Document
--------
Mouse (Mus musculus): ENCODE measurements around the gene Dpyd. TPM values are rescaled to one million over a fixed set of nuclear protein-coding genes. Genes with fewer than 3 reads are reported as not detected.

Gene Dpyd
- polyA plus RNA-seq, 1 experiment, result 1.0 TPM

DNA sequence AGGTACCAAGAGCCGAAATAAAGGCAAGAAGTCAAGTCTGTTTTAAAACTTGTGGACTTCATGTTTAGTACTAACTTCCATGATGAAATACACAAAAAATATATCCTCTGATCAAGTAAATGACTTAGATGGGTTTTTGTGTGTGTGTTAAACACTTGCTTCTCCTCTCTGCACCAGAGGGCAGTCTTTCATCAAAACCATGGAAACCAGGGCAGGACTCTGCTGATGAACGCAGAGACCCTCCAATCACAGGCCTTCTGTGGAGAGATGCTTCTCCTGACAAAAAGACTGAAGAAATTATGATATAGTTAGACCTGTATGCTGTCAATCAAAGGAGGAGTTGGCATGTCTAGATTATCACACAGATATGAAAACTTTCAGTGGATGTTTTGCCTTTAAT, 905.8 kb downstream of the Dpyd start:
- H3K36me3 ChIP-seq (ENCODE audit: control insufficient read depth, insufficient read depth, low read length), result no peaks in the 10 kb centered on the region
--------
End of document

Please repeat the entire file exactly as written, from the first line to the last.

Mouse (Mus musculus): ENCODE measurements around the gene Dpyd. TPM values are rescaled to one million over a fixed set of nuclear protein-coding genes. Genes with fewer than 3 reads are reported as not detected.

Gene Dpyd
- polyA plus RNA-seq, 1 experiment, result 1.0 TPM

DNA sequence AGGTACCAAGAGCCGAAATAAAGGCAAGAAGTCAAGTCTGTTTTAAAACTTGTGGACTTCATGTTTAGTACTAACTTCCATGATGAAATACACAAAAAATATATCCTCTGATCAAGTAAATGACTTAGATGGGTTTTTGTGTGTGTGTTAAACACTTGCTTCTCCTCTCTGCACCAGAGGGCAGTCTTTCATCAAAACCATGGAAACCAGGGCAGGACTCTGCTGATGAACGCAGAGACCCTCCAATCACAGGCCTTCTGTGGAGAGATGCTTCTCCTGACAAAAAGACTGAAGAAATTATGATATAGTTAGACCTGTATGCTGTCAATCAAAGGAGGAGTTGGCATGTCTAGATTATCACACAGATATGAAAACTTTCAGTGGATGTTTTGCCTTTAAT, 905.8 kb downstream of the Dpyd start:
- H3K36me3 ChIP-seq (ENCODE audit: control insufficient read depth, insufficient read depth, low read length), result no peaks in the 10 kb centered on the region